The Government's culpability did not start and end with the Second Lebanon War.

The writing was on the wall long before the Winograd Commission delivered its' scathing interim Report.

Any idea of playing musical chairs by simply replacing Mr. Olmert and Mr Peretz must be resisted .

Every member of the Government must accept responsibility for the precarious position in which Israel finds itself today.

Mr Olmert's unqualified support for two States between the Jordan River and the Mediterranean has not got off the ground despite the active involvement of America, Russia, the European Union and the United Nations.

The Government seems incapable of formulating an alternative policy to break the deadlock such as proposing negotiations for the division of the West Bank between Jordan and Israel within the context of their present peace treaty. The best it has managed to do is express interest in discussing the 2002 Arab League Peace Initiative, which had already been comprehensively rejected by previous Governments.

Gross errors of judgement in pursuing its policy of unilateral withdrawal such as the abandonment of the physical control of the Philadelphi corridor between Gaza and Egypt and the failure to stop the indiscriminate rocketing of Israeli civilian population centres from Gaza have resulted in Israel's national and security interests being placed in great danger.

The Government has witnessed the rise of a Hamas dominated Government in Gaza, the unrestrained arming of myriad terrorist groups and the entry of Al Qaida into the conflict in the region. It has sat on its haunches and done little of any consequence in any of these areas.

Israel's Arab enemies now believe that further unilateral withdrawals by Israel can be achieved by the continued use of violence, forcing Israel to retreat to more vulnerable borders.

The Government's attempt to negotiate with Palestinian Authority President Abbas to the exclusion of Prime Minister Haniyeh has failed miserably. Photo opportunities at bi-weekly meetings are a waste of time and will not bring tangible results.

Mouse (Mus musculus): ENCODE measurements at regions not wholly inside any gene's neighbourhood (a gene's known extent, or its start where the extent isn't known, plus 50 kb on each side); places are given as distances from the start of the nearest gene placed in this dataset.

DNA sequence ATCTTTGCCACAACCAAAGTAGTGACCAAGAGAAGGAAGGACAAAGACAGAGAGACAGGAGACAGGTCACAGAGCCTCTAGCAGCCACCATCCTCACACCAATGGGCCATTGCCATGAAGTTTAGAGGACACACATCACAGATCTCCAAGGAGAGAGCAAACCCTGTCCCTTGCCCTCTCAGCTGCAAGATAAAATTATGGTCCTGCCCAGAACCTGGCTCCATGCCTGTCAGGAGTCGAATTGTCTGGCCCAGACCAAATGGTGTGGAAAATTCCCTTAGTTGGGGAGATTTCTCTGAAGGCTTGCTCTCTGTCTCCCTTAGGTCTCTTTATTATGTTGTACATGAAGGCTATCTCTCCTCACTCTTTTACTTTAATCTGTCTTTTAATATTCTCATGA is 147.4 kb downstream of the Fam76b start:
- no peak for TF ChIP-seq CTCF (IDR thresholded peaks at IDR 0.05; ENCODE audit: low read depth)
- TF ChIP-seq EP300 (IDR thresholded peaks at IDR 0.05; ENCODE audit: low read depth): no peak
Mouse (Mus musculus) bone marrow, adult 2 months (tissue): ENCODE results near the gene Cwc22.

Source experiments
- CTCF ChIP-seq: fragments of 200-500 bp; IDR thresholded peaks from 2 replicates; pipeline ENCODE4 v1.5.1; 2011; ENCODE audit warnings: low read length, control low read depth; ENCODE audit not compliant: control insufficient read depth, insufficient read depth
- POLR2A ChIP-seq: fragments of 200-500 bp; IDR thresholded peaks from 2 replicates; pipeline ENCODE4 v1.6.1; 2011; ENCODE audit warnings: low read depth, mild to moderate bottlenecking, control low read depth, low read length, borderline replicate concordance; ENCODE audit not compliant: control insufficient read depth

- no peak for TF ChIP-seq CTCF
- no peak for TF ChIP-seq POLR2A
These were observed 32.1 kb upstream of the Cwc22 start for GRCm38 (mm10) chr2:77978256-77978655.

Contemplating the release of 1400 prisoners, many of them murderers, for the return of one soldier, indicates the sense of hopelessness in Government circles. Waiting in the background are the decisions that will then have to be taken to procure the release of two more soldiers captured by Hezbollah.

Surrounded by countries that do not recognise its' existence and threatened to be nuked by Iran and attacked by Syria, Israel's Government appears to be bankrupt of any effective policies to counter all the threats facing the country at this time.

Add to this a number of corruption scandals alleged against Government members and one gets a very depressing picture about this Government's ability to govern at one of the most critical stages in Israel's 59 year history.

The Government needs to come clean, clearly articulate its policies in all of these areas and go to the polls to obtain a mandate to implement them from the Israeli electorate.

Clearly the resignation of Mr Olmert and Mr Peretz will solve nothing. Clinging to power at any cost without facing up to the electorate is the last thing Israel needs at this critical juncture.

Only fresh elections can reverse the downhill slide into which Israel is rapidly descending. Surely any other course of action at this time is a sell-out and a subversion of the democratic process.

Friday, November 2, 2007

Quartet Crumbles, Arab League Rumbles, Israel Fumbles

[Published 15-03-2007]

America, Russia, the European Union and the United Nations - the Quartet - have now apparently decided that their shared vision of creating a second Arab State in former Palestine -in addition to Jordan - is unrealistic and unattainable.

It has taken the Quartet four years of fruitless endeavour to finally understand that this vision has turned into a nightmare, that its' negotiating skills have been found wanting, totally inept and ineffective, and that its' inability to exercise any persuasive leadership or control over the negotiations has made it the laughing stock of the Arab world.